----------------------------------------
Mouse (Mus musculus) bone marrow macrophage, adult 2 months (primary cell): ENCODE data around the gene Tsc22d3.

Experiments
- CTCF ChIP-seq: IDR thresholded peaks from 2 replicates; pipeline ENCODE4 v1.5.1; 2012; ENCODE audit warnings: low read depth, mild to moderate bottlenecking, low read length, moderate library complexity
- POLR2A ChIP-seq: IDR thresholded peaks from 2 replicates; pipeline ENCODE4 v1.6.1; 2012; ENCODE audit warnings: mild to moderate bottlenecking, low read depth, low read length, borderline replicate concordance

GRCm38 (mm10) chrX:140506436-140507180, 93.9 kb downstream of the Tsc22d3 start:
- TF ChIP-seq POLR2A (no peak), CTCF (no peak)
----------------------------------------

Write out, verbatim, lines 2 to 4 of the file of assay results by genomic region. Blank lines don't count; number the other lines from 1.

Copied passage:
Experiments
- CTCF ChIP-seq: IDR thresholded peaks from 2 replicates; pipeline ENCODE4 v1.5.1; 2012; ENCODE audit warnings: low read depth, mild to moderate bottlenecking, low read length, moderate library complexity
- POLR2A ChIP-seq: IDR thresholded peaks from 2 replicates; pipeline ENCODE4 v1.6.1; 2012; ENCODE audit warnings: mild to moderate bottlenecking, low read depth, low read length, borderline replicate concordance